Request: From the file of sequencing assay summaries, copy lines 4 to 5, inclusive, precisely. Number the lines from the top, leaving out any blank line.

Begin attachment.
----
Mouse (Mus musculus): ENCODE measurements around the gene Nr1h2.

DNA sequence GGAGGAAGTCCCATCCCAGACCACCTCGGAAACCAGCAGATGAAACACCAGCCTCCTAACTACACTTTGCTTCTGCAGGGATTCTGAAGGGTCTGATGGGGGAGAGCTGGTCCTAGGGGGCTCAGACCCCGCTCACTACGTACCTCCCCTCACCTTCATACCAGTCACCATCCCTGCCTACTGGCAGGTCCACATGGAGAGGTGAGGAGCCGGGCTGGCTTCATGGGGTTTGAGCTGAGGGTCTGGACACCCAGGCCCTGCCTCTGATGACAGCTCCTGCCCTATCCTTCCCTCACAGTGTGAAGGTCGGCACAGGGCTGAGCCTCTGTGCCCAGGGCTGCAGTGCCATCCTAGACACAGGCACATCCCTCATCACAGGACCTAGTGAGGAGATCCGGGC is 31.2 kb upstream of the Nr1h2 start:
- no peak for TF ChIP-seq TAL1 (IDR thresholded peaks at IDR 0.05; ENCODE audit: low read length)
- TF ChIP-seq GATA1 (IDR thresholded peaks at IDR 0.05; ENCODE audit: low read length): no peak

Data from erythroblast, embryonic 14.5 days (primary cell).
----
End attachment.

- TF ChIP-seq GATA1 (IDR thresholded peaks at IDR 0.05; ENCODE audit: low read length): no peak

Data from erythroblast, embryonic 14.5 days (primary cell).